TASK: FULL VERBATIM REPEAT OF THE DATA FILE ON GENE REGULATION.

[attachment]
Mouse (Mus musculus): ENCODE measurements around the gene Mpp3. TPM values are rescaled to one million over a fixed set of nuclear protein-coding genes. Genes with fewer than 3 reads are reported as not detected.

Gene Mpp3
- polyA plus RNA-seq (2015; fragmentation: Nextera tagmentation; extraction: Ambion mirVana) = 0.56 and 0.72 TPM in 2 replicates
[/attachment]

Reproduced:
Mouse (Mus musculus): ENCODE measurements around the gene Mpp3. TPM values are rescaled to one million over a fixed set of nuclear protein-coding genes. Genes with fewer than 3 reads are reported as not detected.

Gene Mpp3
- polyA plus RNA-seq (2015; fragmentation: Nextera tagmentation; extraction: Ambion mirVana) = 0.56 and 0.72 TPM in 2 replicates